Since opening in London 21 years ago, Les Misérables has developed an almost religious following. The show audiences have come to know and love will make its eighth and final Philadelphia appearance this month at the Forrest Theatre (March 1-19). Set during the French Revolution, Les Miz is a romantic story in which the law and justice exist as separate entities, and love ultimately conquers just about anything.
The Walnut Street Theatre gives you the opportunity to learn a bit about the lives of two influential Philadelphians. On the theater's mainstage is Joanna McClelland Glass' poignant two-character work Trying (March 14-April 30). Before becoming a playwright, 25-year-old Glass moved from her rural Canadian home and took up residence in Philadelphia, where she worked as a secretary to the cantankerous Judge Francis Biddle. Set during the final year of Biddle's life, Trying depicts the evolving relationship between a pair of equally intractable people, one who knows little about her new city and another who has made it his life's work to defend its downtrodden residents.
Upstairs on the Walnut's small Independence Studio on 3 stage you can examine the life of Philly's greatest actor, Edwin Forrest, in the world premiere of Forrest: A Riot of Dreams (March 14-April 2). Penned by local dramatist Armen Pandola, Forrest focuses on the feud between the actor and his longtime acting nemesis William Macready, a rivalry that led to a dangerous riot during Macready's performance of Macbeth.
Brian Friel's award-winning play Dancing at Lughnasa is the story of f five sisters, who have lived lives full of unfulfilled desires. The Arden Theatre Company's production boasts a remarkably talented cast of local performers, including Megan Bellwoar, Grace Gonglewski, and Jennifer Childs (March 7-April 2).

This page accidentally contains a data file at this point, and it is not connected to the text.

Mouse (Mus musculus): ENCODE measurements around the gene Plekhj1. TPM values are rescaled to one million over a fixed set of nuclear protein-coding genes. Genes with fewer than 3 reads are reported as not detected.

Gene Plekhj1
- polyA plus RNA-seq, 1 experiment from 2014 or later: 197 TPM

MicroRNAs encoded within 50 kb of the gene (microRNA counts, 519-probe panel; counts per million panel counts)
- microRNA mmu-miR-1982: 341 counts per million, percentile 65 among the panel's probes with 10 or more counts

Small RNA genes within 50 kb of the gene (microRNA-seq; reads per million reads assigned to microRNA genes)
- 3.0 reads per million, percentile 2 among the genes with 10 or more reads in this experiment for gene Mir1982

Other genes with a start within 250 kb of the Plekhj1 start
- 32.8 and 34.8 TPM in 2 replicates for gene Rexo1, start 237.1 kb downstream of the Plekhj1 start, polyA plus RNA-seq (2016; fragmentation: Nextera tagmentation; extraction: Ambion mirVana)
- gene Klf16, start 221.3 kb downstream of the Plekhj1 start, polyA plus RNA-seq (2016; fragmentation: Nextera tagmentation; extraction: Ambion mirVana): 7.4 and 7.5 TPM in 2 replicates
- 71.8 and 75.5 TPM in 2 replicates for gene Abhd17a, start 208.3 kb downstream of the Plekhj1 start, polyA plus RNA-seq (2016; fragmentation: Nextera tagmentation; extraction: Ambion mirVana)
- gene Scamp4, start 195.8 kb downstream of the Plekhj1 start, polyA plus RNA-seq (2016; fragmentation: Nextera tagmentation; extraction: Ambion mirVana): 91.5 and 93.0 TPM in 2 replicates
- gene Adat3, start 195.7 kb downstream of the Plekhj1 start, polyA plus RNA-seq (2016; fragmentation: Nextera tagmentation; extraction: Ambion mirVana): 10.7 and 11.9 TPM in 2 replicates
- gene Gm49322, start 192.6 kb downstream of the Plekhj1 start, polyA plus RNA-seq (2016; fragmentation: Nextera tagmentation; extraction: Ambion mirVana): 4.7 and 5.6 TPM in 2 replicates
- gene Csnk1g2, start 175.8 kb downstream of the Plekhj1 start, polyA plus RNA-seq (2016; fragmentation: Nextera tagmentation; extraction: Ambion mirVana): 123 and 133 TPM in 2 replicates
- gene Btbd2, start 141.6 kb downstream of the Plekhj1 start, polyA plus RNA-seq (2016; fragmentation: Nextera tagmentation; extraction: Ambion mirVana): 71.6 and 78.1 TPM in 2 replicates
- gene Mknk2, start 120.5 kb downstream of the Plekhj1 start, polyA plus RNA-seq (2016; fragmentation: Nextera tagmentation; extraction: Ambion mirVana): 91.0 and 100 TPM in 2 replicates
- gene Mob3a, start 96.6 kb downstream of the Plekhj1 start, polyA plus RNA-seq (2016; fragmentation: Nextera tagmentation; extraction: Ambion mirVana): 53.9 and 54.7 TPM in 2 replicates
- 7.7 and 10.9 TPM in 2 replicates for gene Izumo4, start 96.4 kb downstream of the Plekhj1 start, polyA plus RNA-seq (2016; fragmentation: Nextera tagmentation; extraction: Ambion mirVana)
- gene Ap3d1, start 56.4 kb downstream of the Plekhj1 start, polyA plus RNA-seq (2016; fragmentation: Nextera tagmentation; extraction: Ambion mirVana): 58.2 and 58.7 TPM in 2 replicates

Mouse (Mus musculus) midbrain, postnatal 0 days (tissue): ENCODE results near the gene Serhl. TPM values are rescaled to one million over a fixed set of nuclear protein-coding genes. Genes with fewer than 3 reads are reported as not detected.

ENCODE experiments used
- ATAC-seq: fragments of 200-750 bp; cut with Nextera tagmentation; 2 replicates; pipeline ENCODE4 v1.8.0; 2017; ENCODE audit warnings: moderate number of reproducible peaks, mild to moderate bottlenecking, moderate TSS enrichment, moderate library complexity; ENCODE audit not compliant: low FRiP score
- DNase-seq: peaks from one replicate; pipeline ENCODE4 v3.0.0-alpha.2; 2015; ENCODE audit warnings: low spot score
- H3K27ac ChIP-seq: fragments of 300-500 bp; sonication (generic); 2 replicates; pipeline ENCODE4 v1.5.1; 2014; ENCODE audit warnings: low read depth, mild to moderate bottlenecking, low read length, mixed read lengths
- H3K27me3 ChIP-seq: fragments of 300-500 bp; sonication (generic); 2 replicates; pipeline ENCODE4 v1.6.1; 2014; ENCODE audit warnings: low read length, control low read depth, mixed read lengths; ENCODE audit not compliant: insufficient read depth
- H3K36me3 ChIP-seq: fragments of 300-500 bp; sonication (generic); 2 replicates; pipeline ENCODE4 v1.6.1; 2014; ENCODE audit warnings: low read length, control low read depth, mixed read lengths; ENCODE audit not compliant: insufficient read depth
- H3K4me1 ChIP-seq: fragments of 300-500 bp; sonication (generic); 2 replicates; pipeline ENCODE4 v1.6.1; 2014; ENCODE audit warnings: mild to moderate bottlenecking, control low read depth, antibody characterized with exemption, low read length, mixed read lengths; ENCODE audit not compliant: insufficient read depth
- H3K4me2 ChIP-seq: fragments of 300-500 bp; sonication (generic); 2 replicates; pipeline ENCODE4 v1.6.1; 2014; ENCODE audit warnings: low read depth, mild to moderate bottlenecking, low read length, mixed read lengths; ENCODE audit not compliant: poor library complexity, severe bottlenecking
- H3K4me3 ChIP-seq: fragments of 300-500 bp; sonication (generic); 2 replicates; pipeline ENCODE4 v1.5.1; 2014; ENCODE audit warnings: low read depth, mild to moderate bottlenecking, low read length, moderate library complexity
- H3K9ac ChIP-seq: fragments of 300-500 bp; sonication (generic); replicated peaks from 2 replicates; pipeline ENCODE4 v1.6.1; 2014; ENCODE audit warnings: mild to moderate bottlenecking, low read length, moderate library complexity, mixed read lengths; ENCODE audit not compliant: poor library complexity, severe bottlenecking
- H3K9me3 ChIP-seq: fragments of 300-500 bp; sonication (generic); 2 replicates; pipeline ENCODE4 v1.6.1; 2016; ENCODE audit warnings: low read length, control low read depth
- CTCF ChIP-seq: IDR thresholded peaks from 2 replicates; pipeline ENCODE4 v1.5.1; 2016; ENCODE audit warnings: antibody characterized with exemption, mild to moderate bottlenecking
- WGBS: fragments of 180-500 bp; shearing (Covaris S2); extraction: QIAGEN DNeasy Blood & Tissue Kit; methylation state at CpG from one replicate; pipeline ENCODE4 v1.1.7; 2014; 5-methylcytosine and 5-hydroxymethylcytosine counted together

A powerful look at life in South African during the days of apartheid, The Syringa Tree is typically performed by a single actress portraying all of the play's 24 characters. For the Delaware Theatre Company's upcoming production of Pamela Gien's play, director C. Michael Wright is instead staging the play with two actresses, Erica Bradshaw and Lia Aprile. Whether Wright's approach will work remains to be seen, but it should provide a unique perspective on Gien's challenging play (March 8-26).
For countless people around the world, slavery is not a memory, but a present condition. Examining the tragedy of 21st Century slavery is the purpose of Brat Productions' Causeway Performance Series (March 8-19). The first offering in what Brat intends to become an annual series of works examining a common theme of social importance, director Deborah Block guides six artists and ensembles, each of whom will present a work exploring slavery in our time.
Lynn Nottage's wonderful Intimate Apparel not only provides a highly-descriptive portrait of urban life at the turn of the 20th Century, but in doing so likewise examines our current society. The story concerns Esther, a daughter of slaves who makes her way from North Carolina to New York City, where she comes into contact with a wide variety of New Yorkers, including a white woman from the upper levels of New York society, a prostitute with dreams of becoming a concert pianist, and a Romanian-Jewish man for whom she develops an awkward attraction. The Philadelphia Theatre Company's new production stars Broadway's Rosalyn Coleman as Esther and the superb Stephanie Berry as her landlady (March 17-April 26)
If you have young ones studying Shakespeare in school, they may balk at the suggestion you take them to see all 38 of the Bard's plays in a single sitting. But if you can lure them to The Complete Works of William Shakespeare (Abridged) at the Philadelphia Shakespeare Festival, they may be shocked at how entertaining Shakespeare can be. A ridiculous and hysterical bit of theatrical silliness that presents all of Shakespeare's plays in a rapid 98 minutes, director Dominick Scudera's production stars Brian McCann, David Raphaely, and the always-humorous John Zak (March 8-May 19).
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